First Time Home Buyer Mortgage Guide

First Time Home Buyer Mortgages

First Time Homebuyer Programs

There are five major first time homebuyer program categories.

The first three are backed (insured) by federal government agencies. They include FHA, VA and USDA programs. Each is broadly available to borrowers in any state.

Conventional first time homebuyer programs make up the fourth category. They are not backed by the U.S. Government, rather they are offered by Government Sponsored Entities (GSEs). Make no mistake about it, GSEs are private companies in spite of how they sound. They are more or less sanctioned by the US Government. Conventional first time homebuyer programs are also available nationally, in any state.

Lastly, State and City Programs provide a plethora of educational and counseling services for first time homebuyers. They are offered by region.

We're gonna cover 'em all.

Federal First Time Homebuyer Programs

1. Federal Housing Administration (FHA) Loans

FHA insures loans made to low and middle-income families. Just so you know, lenders make the loans. FHA just insures them. FHA's mortgage insurance assures lenders that they will recoup money should their borrowers default. With that backing, lenders are able to relax their requirements a little, essentially lowering the hurdles to homeownership. FHA makes the mortgage market more accommodating.

FHA Purchase Loan (203b)

The FHA Purchase Loan is really popular first time homebuyer program because of the very generous 3.5% down payment requirement. This is relatively small compared to many loan products where 20% of the purchase price needs to come from the buyer. The down payment varies a bit depending upon the borrower’s credit score:

  • Credit scores from 500 to 579 require a 10% down payment
  • Credit scores at 580 or better require only a 3.5% down payment

Here’s a nice bonus: family members can gift 100% of the down payment funds to borrowers. Other loan programs tend to be less gracious with their gifted funds policy; those other programs require at least some of the down payment come from the borrower. What’s more, with FHA loans, the seller can also contribute to closing costs.

FHA Renovation Loan (203k)

Did you find a perfect first home to buy you really like but just can’t stand the kitchen? Or maybe you’re eyeing a home that sits on a great piece of land but needs a major overhaul? Then you’ll love the FHA 203k, also known as the FHA Renovation Loan. This program has a really unique and compelling characteristic; they allow folks to buy a home and finance its renovation at the same time.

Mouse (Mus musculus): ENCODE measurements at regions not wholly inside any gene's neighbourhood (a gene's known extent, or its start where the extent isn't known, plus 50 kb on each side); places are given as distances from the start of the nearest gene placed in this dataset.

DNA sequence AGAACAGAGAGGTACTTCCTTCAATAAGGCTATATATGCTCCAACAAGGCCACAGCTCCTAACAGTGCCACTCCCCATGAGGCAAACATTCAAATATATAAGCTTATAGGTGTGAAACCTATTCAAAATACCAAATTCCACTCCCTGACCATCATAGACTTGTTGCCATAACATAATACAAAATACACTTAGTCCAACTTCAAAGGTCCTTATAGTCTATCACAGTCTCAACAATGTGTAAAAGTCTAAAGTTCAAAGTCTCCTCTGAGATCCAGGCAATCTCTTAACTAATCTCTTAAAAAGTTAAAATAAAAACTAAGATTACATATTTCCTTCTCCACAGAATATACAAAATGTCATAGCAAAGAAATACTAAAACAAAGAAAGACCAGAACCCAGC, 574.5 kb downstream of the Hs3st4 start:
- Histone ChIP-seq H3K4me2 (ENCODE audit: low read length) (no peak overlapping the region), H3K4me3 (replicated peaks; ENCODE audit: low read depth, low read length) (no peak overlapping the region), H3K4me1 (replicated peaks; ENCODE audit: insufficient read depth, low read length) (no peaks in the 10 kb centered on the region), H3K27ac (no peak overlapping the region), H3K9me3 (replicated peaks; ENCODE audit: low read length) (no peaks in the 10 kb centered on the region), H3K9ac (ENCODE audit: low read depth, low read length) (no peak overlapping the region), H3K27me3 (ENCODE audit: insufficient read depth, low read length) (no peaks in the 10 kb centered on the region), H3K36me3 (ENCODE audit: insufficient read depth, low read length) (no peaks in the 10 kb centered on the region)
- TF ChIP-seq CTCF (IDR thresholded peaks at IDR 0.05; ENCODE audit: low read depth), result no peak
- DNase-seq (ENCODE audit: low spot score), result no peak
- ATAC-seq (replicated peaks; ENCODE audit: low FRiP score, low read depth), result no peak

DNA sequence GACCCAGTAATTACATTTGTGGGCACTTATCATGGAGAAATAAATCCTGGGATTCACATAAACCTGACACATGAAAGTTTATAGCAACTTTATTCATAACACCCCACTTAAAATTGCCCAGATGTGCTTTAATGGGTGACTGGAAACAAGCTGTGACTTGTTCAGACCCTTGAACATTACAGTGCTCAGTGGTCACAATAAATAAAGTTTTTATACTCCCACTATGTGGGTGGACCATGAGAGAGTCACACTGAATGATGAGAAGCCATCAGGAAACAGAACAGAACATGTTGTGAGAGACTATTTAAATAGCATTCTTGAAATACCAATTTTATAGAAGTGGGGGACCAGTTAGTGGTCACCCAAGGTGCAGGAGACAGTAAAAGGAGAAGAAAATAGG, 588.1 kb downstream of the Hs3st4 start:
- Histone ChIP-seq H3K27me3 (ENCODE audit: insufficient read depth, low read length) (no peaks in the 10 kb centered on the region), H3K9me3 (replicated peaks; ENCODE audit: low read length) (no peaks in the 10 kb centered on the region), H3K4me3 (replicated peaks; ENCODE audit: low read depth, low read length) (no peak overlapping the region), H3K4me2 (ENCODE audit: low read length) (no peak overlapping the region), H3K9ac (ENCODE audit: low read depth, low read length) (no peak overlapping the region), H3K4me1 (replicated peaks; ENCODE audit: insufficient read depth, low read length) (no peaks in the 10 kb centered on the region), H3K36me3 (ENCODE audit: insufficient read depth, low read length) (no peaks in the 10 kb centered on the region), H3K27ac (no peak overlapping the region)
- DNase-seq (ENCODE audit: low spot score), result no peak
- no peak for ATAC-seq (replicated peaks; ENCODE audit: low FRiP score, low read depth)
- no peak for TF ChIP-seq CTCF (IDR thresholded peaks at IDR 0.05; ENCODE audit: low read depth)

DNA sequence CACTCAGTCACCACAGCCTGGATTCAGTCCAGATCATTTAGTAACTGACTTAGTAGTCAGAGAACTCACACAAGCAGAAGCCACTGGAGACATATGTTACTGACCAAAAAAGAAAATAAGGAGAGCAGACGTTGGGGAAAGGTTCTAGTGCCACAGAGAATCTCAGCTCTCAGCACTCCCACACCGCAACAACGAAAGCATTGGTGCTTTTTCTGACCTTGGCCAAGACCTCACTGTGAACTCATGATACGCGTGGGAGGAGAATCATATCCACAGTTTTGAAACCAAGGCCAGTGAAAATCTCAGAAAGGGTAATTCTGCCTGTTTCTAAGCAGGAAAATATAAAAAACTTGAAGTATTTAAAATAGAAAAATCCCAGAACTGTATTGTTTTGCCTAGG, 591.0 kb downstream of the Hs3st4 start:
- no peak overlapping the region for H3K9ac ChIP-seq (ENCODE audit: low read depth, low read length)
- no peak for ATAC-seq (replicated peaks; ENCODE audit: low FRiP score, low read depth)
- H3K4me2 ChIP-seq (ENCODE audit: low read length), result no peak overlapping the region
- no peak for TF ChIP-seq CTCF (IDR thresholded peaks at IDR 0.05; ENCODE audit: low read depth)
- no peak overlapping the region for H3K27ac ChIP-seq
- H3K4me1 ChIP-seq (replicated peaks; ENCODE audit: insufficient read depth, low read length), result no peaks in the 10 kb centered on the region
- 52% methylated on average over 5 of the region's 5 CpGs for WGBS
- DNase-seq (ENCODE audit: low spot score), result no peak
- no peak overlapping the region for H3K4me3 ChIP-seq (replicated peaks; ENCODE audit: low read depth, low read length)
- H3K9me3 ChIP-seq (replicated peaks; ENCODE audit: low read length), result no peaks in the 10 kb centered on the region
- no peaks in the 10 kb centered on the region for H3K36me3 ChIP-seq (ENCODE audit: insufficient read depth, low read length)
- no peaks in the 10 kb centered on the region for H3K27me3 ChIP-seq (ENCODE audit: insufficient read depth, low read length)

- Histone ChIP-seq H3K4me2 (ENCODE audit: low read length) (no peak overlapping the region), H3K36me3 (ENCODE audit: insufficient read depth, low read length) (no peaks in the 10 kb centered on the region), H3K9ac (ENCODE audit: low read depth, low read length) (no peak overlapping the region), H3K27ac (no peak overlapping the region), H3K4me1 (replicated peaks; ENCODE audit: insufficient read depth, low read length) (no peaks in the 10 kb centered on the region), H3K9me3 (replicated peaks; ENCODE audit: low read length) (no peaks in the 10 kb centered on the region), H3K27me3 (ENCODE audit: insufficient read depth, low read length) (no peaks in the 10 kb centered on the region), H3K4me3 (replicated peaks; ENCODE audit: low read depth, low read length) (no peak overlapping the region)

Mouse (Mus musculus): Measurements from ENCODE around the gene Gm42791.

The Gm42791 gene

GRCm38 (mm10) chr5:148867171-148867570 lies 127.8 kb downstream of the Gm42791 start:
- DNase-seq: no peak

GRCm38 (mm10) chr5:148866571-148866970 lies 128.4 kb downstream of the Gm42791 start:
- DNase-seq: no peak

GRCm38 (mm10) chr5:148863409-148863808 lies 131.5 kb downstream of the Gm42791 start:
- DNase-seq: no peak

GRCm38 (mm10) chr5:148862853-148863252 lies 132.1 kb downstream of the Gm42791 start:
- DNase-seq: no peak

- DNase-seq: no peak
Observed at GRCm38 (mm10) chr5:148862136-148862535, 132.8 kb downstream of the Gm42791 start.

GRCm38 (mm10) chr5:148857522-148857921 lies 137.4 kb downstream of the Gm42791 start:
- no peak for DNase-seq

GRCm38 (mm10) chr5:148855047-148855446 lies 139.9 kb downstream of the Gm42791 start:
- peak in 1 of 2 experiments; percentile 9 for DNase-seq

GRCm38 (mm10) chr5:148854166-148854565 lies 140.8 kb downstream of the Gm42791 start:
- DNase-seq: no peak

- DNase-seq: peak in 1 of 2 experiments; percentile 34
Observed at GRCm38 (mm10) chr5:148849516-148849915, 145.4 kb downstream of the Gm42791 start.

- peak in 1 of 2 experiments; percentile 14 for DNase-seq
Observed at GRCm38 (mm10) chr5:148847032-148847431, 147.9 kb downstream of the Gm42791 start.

The same accommodation underwriting guidelines (down payment amount, gifted funds, etc.) still apply. So you can still buy a home with a relatively small down payment but also get the funds for rehabilitating a house.

There are two types of FHA Renovation Loans – the Standard 203k is for large projects, like rebuilding from the ground up. There's also a Limited 203k which is for medium-sized projects like repairing a roof or remodeling a kitchen.

2. US Department of Veterans Affairs (VA) Loans

The VA insures loans made to active military or veterans. VA Loans play a huge role in the first time homebuyer market. In fact, they’ve historically been one of the best deals (there have been over 20 million of them) going all the way back to 1944. Why?

  • Because they are “zero down” loans, meaning no down payment is required
  • Your income doesn’t have to be as high as it would be for other loans (as measured by debt-to-income ratio)

The catch? It shouldn’t come as a surprise since “VA” is right in the name, but borrower eligibility is based on service in the U.S. Military. You may be eligible if you:

  • Are currently active military
  • Served 90 consecutive days of active service during wartime
  • Served 181 days of active service during peacetime
  • Served more than 6 years in the National Guard or Reserves
  • Are the spouse of a servicemember who has in the line of duty or as a result of a service-related disability

3. USDA Rural Development Program

The United States Department of Agriculture (USDA)’s Rural Development program is another 100% financing option. Just like VA Loans, USDA loans require “zero down” from the borrower. And like other government-insured loan programs, the USDA backs (insures) loans made by private lenders.